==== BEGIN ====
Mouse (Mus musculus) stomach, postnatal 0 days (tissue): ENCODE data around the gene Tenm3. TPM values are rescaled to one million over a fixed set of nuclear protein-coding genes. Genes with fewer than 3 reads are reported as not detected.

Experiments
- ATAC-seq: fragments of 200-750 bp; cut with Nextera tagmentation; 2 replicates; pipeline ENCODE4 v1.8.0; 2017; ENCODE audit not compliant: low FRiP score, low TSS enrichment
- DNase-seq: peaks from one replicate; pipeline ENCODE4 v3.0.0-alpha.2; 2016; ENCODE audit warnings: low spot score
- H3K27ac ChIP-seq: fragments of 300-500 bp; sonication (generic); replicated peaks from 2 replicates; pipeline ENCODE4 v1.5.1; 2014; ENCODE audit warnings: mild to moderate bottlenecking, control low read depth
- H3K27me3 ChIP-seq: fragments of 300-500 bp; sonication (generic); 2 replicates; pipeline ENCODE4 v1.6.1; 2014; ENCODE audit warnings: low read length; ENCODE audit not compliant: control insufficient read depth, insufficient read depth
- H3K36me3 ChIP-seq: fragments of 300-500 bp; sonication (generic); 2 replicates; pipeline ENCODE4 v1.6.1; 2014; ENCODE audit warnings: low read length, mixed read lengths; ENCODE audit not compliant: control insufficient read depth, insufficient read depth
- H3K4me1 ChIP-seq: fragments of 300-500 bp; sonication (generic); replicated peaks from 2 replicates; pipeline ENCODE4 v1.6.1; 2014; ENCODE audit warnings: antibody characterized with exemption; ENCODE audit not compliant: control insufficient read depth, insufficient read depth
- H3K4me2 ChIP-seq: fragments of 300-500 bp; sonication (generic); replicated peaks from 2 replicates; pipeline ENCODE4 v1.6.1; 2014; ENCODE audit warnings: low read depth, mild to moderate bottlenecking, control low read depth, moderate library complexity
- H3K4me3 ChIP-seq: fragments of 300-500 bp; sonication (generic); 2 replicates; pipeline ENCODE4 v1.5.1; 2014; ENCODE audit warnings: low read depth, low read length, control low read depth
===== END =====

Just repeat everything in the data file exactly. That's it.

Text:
Mouse (Mus musculus) stomach, postnatal 0 days (tissue): ENCODE data around the gene Tenm3. TPM values are rescaled to one million over a fixed set of nuclear protein-coding genes. Genes with fewer than 3 reads are reported as not detected.

Experiments
- ATAC-seq: fragments of 200-750 bp; cut with Nextera tagmentation; 2 replicates; pipeline ENCODE4 v1.8.0; 2017; ENCODE audit not compliant: low FRiP score, low TSS enrichment
- DNase-seq: peaks from one replicate; pipeline ENCODE4 v3.0.0-alpha.2; 2016; ENCODE audit warnings: low spot score
- H3K27ac ChIP-seq: fragments of 300-500 bp; sonication (generic); replicated peaks from 2 replicates; pipeline ENCODE4 v1.5.1; 2014; ENCODE audit warnings: mild to moderate bottlenecking, control low read depth
- H3K27me3 ChIP-seq: fragments of 300-500 bp; sonication (generic); 2 replicates; pipeline ENCODE4 v1.6.1; 2014; ENCODE audit warnings: low read length; ENCODE audit not compliant: control insufficient read depth, insufficient read depth
- H3K36me3 ChIP-seq: fragments of 300-500 bp; sonication (generic); 2 replicates; pipeline ENCODE4 v1.6.1; 2014; ENCODE audit warnings: low read length, mixed read lengths; ENCODE audit not compliant: control insufficient read depth, insufficient read depth
- H3K4me1 ChIP-seq: fragments of 300-500 bp; sonication (generic); replicated peaks from 2 replicates; pipeline ENCODE4 v1.6.1; 2014; ENCODE audit warnings: antibody characterized with exemption; ENCODE audit not compliant: control insufficient read depth, insufficient read depth
- H3K4me2 ChIP-seq: fragments of 300-500 bp; sonication (generic); replicated peaks from 2 replicates; pipeline ENCODE4 v1.6.1; 2014; ENCODE audit warnings: low read depth, mild to moderate bottlenecking, control low read depth, moderate library complexity
- H3K4me3 ChIP-seq: fragments of 300-500 bp; sonication (generic); 2 replicates; pipeline ENCODE4 v1.5.1; 2014; ENCODE audit warnings: low read depth, low read length, control low read depth